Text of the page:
Female Talk Show Hosts Face Comedic Challenges


Oprah Winfrey, the great lunar mother who dictates the tides of daytime television, is stepping down. Not any time soon (the launch of the Oprah Winfrey Network isn’t until September 2011) but nevertheless her departure from syndication is a reality. To mark the occasion, let’s revisit the role of female talk show hosts, and consider why none have yet succeeded on late night television.

Female talk show hosts have traditionally been relegated to daytime, due perhaps to the same mid-century marketing logic that gave us the soap opera: more women are home watching television during the day than are men. Take for instance Ricki Lake, Kathie Lee Gifford, or the Eumenides that populate “The View.” By contrast, the best-known women who work in late night TV are probably the staffers who slept with Dave Letterman.

But it’s not that a woman has never hosted a late-night network talk show: “The Late Show Starring Joan Rivers” aired for less than one year, premiering in the fall of 1986. Since 1983, Rivers had served as Johnny Carson’s permanent guest host, a fairly major coup in and of itself. But when Rivers learned she wasn’t one of the frontrunners under consideration for the “Tonight Show” spot if Carson were to step down, she was furious.

Smelling blood in the water, FOX swept in and offered Rivers her own program. Time-slotted to compete with Carson, it would fail miserably. A woman host, it seems, was interesting only as a novelty.


The current exception is Chelsea Handler, the gleefully foul-mouthed host of E!’s “Chelsea Lately.” A recent glowing New York Times profile of Handler acknowledged that, while the comedienne has made remarkable strides on her talk show, she’s orders of magnitude away from a Lettermanian degree of success. There are a few reasons why.

What does it take to host a late-night talk show? The title of Handler’s Times profile (“I’m Chelsea Handler. And You’re Not.”) is a play on Chevy Chase’s famous “Weekend Update” introduction, but the comparison with “Saturday Night Live” is misleading. A talk show’s standard news-rehashing monologue and various sketches certainly call for traditional comedic chops, but the celebrity interview, a talk show staple—it is, after all, where the titular “talk” comes from—requires a skill set all its own.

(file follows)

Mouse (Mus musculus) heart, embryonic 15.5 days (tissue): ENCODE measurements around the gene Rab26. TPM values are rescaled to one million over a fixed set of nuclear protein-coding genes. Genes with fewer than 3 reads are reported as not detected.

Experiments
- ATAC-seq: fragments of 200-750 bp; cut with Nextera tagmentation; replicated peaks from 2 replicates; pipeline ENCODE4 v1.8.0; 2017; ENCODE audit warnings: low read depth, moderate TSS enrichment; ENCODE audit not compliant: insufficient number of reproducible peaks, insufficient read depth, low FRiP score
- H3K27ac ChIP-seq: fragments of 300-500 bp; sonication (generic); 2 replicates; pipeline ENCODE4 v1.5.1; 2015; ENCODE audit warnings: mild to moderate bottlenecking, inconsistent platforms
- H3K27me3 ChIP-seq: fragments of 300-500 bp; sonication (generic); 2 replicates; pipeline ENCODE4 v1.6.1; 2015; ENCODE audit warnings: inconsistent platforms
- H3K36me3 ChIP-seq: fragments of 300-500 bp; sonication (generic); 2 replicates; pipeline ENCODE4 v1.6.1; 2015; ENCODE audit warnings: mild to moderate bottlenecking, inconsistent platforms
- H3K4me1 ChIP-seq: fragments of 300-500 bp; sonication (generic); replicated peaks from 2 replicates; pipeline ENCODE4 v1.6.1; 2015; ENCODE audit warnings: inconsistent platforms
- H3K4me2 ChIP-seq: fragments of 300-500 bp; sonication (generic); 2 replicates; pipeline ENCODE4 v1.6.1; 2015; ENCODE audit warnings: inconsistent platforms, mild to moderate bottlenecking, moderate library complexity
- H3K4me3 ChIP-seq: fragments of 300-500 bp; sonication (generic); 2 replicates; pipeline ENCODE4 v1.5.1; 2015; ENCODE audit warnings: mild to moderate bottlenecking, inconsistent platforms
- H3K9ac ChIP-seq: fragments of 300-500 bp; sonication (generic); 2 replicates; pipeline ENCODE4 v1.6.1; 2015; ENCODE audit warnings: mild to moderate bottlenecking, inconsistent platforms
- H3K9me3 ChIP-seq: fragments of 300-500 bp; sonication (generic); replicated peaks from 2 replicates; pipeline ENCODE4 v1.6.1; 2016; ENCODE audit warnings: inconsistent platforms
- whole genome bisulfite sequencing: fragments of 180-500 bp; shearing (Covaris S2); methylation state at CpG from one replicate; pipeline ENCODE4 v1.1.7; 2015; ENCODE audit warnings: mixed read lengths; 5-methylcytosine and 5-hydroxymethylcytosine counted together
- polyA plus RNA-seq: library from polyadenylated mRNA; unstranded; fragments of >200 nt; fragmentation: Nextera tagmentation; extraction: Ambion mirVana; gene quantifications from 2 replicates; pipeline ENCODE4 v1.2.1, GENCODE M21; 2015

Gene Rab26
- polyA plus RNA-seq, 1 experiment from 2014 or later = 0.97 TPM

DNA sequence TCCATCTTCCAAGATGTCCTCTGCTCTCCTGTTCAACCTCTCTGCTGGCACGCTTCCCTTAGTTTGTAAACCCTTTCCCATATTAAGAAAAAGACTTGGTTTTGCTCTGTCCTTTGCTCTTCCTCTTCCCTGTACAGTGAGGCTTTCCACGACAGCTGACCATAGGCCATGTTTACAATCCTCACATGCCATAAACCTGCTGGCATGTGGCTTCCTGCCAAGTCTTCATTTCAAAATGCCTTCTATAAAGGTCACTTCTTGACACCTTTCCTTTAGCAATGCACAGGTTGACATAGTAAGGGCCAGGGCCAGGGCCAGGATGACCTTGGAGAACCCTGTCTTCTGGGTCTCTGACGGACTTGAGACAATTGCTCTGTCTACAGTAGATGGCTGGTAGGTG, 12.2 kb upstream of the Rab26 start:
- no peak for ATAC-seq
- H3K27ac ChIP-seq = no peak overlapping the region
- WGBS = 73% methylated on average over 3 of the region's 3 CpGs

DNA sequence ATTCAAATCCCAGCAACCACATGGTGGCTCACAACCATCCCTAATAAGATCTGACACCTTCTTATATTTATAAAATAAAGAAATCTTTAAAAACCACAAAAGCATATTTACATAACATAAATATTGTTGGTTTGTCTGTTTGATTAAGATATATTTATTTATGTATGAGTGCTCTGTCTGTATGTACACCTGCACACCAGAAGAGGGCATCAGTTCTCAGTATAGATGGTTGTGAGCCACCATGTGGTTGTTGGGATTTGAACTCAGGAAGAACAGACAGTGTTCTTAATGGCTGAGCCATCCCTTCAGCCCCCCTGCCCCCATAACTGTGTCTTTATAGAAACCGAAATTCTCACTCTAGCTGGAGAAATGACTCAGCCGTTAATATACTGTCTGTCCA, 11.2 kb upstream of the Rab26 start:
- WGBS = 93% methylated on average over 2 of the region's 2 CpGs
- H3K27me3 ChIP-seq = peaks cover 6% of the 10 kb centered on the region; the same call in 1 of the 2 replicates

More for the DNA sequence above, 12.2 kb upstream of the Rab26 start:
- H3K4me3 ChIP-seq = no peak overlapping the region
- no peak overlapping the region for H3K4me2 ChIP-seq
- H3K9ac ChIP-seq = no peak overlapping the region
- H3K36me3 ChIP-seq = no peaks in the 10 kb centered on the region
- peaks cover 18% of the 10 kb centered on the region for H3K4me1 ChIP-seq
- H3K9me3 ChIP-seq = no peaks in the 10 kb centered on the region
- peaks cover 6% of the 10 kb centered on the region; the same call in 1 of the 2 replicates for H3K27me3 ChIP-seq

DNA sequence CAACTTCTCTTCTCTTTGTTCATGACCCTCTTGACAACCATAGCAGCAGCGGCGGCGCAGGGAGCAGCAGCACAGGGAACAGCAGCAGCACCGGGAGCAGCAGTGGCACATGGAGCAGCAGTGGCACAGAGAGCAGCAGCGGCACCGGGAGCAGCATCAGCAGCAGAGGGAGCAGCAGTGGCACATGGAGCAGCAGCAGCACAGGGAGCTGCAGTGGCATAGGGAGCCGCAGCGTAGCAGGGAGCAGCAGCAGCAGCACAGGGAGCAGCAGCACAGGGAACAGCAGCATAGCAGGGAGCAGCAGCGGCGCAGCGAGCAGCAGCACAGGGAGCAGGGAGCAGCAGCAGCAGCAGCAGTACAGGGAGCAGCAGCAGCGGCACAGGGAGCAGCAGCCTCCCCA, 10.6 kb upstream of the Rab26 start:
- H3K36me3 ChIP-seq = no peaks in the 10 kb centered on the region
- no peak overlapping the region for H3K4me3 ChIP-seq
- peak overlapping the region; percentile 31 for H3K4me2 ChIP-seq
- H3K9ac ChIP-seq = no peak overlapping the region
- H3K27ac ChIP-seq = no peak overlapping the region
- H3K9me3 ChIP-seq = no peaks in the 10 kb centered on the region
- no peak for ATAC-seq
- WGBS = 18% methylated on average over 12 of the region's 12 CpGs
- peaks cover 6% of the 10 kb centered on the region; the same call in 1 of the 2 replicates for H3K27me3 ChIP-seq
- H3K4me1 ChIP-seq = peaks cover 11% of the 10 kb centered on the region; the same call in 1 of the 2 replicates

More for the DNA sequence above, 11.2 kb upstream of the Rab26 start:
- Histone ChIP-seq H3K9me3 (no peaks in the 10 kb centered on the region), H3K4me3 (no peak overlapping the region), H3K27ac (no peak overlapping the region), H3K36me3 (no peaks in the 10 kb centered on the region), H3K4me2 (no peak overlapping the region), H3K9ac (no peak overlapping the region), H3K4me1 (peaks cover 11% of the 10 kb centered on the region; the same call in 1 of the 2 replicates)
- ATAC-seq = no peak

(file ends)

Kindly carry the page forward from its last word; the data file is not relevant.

On “Chelsea Lately,” Handler is often overtly mean, devoting most of each episode to mocking celebrities, and she also doesn’t do a very good job of concealing her contempt for the people who actually appear on her show. It’s not that her C-list guests don’t deserve it, nor that it isn’t funny. But it represents the limitations of Handler’s draw—someone like Jennifer Aniston wouldn’t deign to waste an evening in an uncomfortable couch in front of an audience of gawking tourists just so that she could be insulted on national television.

The talk show host is asked to fulfill the difficult function of flavor enhancer: he (or she) must make even the most dreadfully boring of guests look good, keeping the interview funny without taking over the spotlight. What brings the job to a complexity far beyond that of daytime interviewers is that the result is expected to be consistently hilarious, not just mildly amusing to a few hundred thousand viewers who haven’t had their coffee yet. This balancing act requires no less than a profound bond with the audience: the host must be eminently likeable.

Most talk show hosts cut their teeth on years of stand-up, so that’s the arena from which a lady-successor will most likely emerge. But as it is, when comedy clubs often adhere to an unspoken “one woman comic a night” rule, the successful comedienne is necessarily a perfect storm: attractive (but not too attractive!) with a masculine (but not too masculine!) sense of humor.

The female comedians who make it big often do so by finding a particular shtick that differentiates them—consider Sarah Silverman’s hyper-vulgarity, Janeane Garofalo’s liberal dissent, or Kathy Griffin’s tabloid trash-talk. These are comics I personally respect and admire, but I don’t think that their brands of comedy have the broad appeal needed to anchor a mainstream network talk show.

I would never suggest that Handler and others like her should compromise their comic sensibilities. While the E! Channel isn’t exactly an oasis in the midst of the vast wasteland, Handler has incredible creative license on “Chelsea Lately,” free from the pressure to entice network-sized audiences.

The remedy to the lack of women on late night is not to breed a zinger-equipped army of comedy androgynes. It is to encourage female comics, and try our hardest to appreciate the quality of their humor free from the context of gender.

As things stand, I wouldn’t be surprised if we put a woman in the White House before we put one behind the “Tonight Show” desk. Nevertheless, my vote is for Betty White, who has only gotten funnier since she briefly hosted an eponymous daytime show in 1954.

—Columnist Molly O. Fitzpatrick can be reached at



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